Since May 2, porcine epidemic diarrhea has hit 51 pork operations in the province, housing about 20 per cent of the province’s sows as well as hundreds of thousands of young pigs.
“It caught us off-guard,” said Andrew Dickson, general manager of the Manitoba Pork Council said July 10.
“We had a total of 10 cases in three years, so that’s what’s throwing us off for a loop … What happened this year that we’ve suddenly got 50?”
He said the virus has so far been contained to about a half-hour’s drive radius surrounding Steinbach, southeast of Winnipeg, and farmers are doing what they can—including reviewing biosecurity measures, equipment and clothing—to stop it from spreading.
Although it doesn’t pose a threat to human health or food, porcine epidemic diarrhea is almost always fatal for pigs under three weeks of age due to dehydration.
Dickson said trucks that ship swine to the U.S. used to have to be cleaned in Manitoba, where he says the process is more thorough than it is south of the border. But that requirement has been lifted, and he believes that may be a possible cause behind the outbreak.
“I’m not going to say it’s caused all of them, but it doesn’t help knowing that some of these trailers may be coming back not clean, or been infected,” he said.
Dickson said he has called on the federal government to put the requirement back in place and is hopeful it’s listening. The Canadian Food Inspection Agency didn’t respond to a request for comment by press time.
Megan Bergman, Manitoba’s chief veterinary officer, said that while there haven’t been cases of the virus directly tied to trailers, the province still encourages operators to wash trailers again in Canada because they can’t be sure how well they’ve been cleaned in the U.S.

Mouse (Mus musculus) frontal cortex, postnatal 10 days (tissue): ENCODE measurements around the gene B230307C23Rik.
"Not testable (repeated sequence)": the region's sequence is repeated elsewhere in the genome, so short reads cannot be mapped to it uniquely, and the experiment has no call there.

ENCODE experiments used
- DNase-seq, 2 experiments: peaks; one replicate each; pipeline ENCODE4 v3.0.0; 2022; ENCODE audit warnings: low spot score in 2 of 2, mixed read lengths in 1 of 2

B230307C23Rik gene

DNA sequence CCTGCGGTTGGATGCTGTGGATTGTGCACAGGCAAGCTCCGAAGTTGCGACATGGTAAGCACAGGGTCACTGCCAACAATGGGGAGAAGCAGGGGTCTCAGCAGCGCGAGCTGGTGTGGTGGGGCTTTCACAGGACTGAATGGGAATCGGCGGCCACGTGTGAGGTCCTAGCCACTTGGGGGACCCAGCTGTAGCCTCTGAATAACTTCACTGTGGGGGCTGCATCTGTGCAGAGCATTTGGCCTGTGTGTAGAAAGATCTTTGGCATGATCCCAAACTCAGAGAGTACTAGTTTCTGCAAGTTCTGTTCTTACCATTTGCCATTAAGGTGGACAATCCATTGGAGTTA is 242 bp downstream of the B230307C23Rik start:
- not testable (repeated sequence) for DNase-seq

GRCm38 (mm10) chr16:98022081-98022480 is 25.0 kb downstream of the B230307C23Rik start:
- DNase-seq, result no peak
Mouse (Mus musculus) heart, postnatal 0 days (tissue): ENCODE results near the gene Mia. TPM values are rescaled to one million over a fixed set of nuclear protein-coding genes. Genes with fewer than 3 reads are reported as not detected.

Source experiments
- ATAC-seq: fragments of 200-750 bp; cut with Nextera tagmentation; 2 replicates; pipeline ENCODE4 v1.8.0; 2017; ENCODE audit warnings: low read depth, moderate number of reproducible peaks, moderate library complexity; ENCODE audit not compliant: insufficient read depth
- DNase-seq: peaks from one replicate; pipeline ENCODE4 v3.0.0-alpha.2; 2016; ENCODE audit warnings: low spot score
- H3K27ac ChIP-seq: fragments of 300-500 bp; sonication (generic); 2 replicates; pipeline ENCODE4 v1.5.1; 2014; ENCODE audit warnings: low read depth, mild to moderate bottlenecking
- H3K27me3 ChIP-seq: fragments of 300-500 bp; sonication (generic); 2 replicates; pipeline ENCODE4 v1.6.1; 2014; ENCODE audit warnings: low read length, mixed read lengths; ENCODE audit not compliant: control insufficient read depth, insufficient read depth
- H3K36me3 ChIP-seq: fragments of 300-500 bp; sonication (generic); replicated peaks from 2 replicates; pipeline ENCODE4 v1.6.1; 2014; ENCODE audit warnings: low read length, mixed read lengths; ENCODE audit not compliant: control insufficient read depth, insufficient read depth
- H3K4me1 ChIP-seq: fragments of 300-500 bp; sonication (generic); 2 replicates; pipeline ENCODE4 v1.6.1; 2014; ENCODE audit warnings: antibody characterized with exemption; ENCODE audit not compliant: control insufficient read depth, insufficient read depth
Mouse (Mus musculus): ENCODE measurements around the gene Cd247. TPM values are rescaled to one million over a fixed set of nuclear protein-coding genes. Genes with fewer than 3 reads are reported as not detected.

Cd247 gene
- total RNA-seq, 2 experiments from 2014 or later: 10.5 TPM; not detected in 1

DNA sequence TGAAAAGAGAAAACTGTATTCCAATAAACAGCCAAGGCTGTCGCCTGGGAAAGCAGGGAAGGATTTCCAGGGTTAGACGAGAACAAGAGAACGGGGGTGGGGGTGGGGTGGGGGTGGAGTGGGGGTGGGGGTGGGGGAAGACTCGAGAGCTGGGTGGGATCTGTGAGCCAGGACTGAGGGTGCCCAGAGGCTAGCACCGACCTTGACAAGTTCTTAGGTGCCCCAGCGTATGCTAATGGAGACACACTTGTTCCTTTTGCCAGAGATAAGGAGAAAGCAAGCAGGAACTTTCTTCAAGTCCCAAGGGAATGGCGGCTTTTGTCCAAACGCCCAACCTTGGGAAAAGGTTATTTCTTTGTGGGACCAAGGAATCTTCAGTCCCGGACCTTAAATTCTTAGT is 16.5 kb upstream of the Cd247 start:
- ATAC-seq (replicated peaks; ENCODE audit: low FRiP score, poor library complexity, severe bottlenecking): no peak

She said it would make sense to require trailers coming back to Canada be washed with the high-temperature water and heat drying used here that helps sanitize them.
“It allows us to have that extra layer of security to be able to use these facilities in Canada. So certainly we believe that would be a tool in our toolbox, if we can limit the amount of washing that occurs in the U.S.”
In the meantime, Bergman said the province and industry have set up buffer zones around the affected farms and created a disease management group to share information and co-ordinate efforts.
She said the province has also been helping out with the mental health issues that come with a widespread diseases.
“The impact on individual producers and their farms can be very devastating.”
According to the CFIA, the first confirmed case of the virus in Canada was in January 2014, in Ontario, just as an outbreak swept through the U.S., killing more than eight million piglets.
Since then, the virus has also been reported in Quebec and Prince Edward Island.